Prayer to a Vengeful God—“After a violent home invasion, resulting in the murder of his wife Jennifer (Jennifer Farrugia), John Krause (Dan Eberle) rouses from a four-month coma to a waking nightmare. He re-enters the world, but everything has changed. In a fog of grief and sadness, John wanders the landscape of his misery searching for relief. What he finds is a world beneath his own, a world of drugs and violence, and ultimately, an opportunity to exact vengeance.”

Scream of the Banshee—“A college professor and her students discover an ornate box in the basement of their university. When they open the artifact, a bloodcurdling scream is unleashed. According to Irish lore, those who hear a banshee scream will die – which is what begins to happen as the creature comes for each of them.” This After Dark Original stars Lauren Holly and Lance Hendriksen.

Strange Girls—“Dr. Jessica Karp is making a fresh start as the head of the Mayfield Institute of Psychiatric Medicine. She takes over the case of Georgia and Virginia Gruczechy; twin sisters who haven’t spoken to anyone but each other since they were locked up at the age of fourteen. Set for release, Dr. Karp decides to keep them interned for a little while longer – so they kill her. Hence ensues the twin sisters’ wacking anyone who gets in their way.”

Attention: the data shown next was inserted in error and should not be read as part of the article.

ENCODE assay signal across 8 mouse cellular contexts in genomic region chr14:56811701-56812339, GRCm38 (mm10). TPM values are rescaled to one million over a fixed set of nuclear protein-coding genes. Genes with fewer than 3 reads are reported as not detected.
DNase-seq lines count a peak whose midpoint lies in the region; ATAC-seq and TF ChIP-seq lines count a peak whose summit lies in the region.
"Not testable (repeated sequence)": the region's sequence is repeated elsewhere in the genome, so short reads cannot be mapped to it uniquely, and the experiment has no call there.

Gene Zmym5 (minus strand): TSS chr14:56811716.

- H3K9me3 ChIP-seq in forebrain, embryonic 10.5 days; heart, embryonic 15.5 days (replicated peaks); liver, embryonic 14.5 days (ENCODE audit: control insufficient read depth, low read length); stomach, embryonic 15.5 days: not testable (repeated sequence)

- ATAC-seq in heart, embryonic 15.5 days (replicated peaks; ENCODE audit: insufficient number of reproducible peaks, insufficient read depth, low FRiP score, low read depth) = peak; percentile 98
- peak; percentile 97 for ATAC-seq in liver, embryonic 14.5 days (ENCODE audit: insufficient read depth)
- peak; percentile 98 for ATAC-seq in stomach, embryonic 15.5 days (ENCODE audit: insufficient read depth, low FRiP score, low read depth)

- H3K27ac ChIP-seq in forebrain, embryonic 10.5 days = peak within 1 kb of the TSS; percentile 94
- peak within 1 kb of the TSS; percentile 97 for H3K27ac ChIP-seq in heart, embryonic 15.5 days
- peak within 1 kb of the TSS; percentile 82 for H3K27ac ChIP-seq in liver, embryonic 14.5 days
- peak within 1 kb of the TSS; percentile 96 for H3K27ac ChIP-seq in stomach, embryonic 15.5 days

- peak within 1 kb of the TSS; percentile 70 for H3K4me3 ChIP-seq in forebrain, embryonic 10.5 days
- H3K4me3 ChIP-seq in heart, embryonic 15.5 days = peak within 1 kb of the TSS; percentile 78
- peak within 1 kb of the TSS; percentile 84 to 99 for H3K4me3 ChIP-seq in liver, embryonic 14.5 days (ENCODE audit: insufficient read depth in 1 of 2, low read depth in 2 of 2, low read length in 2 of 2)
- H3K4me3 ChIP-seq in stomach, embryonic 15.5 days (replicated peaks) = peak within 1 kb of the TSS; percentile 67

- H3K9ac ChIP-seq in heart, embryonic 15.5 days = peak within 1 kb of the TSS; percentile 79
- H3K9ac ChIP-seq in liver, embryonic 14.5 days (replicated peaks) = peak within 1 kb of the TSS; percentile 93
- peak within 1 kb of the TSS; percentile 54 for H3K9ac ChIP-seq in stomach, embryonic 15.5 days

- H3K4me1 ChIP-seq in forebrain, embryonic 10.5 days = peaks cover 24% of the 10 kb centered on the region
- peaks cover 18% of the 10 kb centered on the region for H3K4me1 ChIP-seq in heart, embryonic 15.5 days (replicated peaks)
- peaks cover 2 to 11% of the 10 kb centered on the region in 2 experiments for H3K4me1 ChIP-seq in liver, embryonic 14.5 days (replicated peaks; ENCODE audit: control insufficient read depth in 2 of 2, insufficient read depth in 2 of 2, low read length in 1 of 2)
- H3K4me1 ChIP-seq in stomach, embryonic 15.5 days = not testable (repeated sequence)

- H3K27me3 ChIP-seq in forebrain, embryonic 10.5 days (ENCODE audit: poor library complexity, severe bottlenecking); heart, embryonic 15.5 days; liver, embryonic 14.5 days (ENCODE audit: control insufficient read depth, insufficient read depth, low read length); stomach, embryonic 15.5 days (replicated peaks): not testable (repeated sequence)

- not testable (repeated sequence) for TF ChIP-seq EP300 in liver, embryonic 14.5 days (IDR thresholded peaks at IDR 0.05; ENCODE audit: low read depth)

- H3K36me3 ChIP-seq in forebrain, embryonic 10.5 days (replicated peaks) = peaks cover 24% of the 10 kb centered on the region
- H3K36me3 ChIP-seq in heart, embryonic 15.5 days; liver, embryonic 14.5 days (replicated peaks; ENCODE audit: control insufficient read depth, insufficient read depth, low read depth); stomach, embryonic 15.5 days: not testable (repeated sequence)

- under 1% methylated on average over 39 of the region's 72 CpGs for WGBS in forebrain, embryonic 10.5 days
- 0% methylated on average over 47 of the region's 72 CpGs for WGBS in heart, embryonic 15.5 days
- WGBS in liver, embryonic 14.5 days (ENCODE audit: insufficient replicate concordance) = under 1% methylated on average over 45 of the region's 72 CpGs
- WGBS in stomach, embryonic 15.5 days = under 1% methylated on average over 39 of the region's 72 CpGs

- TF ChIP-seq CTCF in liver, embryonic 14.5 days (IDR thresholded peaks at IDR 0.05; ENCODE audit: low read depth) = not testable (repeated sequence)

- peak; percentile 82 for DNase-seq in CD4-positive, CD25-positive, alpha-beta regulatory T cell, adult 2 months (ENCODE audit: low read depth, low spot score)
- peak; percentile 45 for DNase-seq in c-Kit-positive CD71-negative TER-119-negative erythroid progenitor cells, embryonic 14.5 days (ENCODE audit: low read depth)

The Task—“Something diabolical is taking place on the set of ‘The Task,’ a new reality show in which players compete for a cash prize by enduring a night in an abandoned prison and completing a series of creepy tasks designed for maximum terror. As six college students explore, things start to go amiss. Locked in this decrepit, labyrinthine prison, the contestants and the production staff start to realize that the scary reality show they thought they were taping has become real horror.”

Woman Obsessed (1959)—“After her husband dies in a fire, a woman (Susan Hayward) is left to tend for her young son and the family farm on her own. Soon, she takes in a drifting handyman, they fall in love, and a resentment begins to build between the son and his new "step-father" who treats the boy harshly on purpose to prepare him for life on the frontier.”

Dennis Woodruff Collection: Volume 1—“Raw, uninhibited and genius. These are a few of the words that can only begin to describe the man who is Dennis Woodruff. This first volume highlights 3 of his finest films. Dennis Woodruff considers himself to be the only truly independent filmmaker left in Hollywood.” It’s new from our friends at Troma.